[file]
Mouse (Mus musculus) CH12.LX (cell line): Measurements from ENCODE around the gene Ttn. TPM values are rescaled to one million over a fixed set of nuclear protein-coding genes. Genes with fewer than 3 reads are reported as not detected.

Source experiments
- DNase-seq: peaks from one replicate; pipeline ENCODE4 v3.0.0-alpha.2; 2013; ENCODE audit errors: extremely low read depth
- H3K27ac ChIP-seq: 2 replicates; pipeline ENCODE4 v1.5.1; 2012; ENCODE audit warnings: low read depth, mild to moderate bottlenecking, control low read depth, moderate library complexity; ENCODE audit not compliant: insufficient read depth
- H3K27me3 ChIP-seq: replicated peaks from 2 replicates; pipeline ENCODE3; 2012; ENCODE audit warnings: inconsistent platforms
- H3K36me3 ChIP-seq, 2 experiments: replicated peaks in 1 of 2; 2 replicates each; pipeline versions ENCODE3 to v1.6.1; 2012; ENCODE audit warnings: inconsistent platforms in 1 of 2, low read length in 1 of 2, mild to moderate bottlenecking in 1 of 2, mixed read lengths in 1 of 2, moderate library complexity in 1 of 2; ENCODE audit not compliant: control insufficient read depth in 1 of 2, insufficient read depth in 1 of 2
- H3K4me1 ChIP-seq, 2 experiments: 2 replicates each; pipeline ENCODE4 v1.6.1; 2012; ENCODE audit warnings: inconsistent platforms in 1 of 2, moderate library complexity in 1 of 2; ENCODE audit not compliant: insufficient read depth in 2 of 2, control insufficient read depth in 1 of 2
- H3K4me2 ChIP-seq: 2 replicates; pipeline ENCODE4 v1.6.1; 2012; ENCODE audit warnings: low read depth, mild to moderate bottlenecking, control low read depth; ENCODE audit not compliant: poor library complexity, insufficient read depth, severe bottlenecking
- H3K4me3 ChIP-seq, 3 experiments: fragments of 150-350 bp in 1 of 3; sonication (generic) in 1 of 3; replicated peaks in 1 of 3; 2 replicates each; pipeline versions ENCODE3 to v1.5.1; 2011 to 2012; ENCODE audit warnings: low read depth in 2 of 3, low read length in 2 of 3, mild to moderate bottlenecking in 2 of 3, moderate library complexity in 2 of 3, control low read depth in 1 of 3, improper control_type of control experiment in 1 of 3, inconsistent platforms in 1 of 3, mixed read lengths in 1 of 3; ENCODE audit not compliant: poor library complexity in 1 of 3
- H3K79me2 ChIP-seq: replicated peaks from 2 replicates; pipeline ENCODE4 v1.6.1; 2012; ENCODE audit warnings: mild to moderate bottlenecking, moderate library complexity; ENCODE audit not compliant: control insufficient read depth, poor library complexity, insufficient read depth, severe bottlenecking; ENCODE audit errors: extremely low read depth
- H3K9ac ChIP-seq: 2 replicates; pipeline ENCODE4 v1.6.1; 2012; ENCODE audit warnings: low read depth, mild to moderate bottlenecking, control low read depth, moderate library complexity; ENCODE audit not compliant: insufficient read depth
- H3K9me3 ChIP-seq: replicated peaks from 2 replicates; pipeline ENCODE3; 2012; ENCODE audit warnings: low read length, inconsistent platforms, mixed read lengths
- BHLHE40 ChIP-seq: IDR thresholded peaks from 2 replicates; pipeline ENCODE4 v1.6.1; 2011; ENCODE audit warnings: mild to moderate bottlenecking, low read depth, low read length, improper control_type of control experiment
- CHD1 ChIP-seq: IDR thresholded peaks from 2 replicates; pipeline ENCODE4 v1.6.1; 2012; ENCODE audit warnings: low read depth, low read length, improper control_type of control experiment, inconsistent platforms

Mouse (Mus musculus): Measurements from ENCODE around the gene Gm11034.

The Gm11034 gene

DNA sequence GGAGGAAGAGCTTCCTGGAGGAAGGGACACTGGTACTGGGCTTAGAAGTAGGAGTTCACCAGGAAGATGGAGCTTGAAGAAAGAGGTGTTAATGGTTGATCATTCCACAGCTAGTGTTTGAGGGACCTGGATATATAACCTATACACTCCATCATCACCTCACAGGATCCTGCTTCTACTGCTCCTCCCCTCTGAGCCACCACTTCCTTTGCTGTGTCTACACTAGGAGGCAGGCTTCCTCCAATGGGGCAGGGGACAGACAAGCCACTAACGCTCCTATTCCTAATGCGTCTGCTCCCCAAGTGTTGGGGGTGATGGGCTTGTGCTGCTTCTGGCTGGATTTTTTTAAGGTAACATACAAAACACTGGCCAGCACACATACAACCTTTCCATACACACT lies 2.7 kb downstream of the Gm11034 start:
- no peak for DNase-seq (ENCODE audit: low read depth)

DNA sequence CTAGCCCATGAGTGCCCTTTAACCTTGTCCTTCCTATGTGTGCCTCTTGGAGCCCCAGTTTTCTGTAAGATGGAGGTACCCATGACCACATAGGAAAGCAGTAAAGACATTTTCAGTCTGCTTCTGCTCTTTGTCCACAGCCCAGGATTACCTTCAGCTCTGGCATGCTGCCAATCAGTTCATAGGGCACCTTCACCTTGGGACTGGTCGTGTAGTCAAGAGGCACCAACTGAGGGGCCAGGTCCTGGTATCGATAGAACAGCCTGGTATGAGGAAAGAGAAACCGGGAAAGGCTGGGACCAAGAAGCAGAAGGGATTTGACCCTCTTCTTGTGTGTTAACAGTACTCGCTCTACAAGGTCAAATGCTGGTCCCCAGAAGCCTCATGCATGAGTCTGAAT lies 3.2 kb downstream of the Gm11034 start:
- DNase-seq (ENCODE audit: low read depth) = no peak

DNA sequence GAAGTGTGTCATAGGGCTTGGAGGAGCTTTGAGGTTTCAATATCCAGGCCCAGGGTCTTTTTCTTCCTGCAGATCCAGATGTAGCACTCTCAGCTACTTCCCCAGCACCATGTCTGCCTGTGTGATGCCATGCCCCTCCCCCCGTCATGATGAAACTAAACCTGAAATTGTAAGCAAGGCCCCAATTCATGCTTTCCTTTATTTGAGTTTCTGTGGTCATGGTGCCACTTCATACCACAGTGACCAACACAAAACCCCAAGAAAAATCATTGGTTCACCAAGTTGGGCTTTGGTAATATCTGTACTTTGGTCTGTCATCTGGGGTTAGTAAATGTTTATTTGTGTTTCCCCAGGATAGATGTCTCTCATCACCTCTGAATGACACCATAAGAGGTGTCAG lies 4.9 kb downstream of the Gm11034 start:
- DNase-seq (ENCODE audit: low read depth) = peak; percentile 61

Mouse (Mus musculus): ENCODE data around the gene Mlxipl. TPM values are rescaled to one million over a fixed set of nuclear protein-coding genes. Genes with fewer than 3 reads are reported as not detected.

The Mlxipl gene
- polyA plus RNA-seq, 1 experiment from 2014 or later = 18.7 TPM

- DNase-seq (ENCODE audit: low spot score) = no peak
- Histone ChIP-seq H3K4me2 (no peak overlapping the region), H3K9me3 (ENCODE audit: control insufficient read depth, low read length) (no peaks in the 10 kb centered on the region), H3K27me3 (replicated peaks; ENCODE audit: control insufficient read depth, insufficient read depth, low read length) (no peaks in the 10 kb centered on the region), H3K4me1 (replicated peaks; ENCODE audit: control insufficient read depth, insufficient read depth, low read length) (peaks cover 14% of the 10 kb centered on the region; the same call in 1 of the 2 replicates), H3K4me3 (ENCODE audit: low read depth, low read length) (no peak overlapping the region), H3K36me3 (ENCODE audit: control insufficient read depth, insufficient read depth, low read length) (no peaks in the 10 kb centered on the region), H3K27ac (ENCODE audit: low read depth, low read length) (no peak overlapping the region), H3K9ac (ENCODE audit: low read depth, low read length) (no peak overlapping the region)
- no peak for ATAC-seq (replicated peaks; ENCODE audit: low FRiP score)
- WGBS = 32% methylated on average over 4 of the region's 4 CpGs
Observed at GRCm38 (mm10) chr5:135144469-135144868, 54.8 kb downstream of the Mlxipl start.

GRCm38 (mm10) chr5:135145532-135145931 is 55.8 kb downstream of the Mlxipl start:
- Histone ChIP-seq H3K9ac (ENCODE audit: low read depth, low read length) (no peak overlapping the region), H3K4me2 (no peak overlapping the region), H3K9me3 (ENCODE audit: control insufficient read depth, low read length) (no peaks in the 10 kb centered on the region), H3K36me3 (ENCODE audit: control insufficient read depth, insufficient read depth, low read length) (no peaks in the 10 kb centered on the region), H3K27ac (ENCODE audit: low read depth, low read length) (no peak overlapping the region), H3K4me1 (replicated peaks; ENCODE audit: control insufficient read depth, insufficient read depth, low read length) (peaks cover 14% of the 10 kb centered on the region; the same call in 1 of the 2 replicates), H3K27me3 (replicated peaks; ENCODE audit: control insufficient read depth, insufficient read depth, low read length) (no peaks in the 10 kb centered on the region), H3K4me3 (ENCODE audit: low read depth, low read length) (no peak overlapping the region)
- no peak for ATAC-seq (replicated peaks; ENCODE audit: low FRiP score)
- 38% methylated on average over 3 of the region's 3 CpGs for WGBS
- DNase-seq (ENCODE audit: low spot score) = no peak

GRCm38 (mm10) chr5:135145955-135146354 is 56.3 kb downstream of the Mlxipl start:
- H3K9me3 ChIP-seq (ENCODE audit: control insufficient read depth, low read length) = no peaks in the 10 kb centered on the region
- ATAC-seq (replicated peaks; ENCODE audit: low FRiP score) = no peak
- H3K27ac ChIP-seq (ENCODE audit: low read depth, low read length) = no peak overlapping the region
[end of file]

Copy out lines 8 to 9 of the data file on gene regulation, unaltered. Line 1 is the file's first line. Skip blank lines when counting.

- H3K4me2 ChIP-seq: 2 replicates; pipeline ENCODE4 v1.6.1; 2012; ENCODE audit warnings: low read depth, mild to moderate bottlenecking, control low read depth; ENCODE audit not compliant: poor library complexity, insufficient read depth, severe bottlenecking
- H3K4me3 ChIP-seq, 3 experiments: fragments of 150-350 bp in 1 of 3; sonication (generic) in 1 of 3; replicated peaks in 1 of 3; 2 replicates each; pipeline versions ENCODE3 to v1.5.1; 2011 to 2012; ENCODE audit warnings: low read depth in 2 of 3, low read length in 2 of 3, mild to moderate bottlenecking in 2 of 3, moderate library complexity in 2 of 3, control low read depth in 1 of 3, improper control_type of control experiment in 1 of 3, inconsistent platforms in 1 of 3, mixed read lengths in 1 of 3; ENCODE audit not compliant: poor library complexity in 1 of 3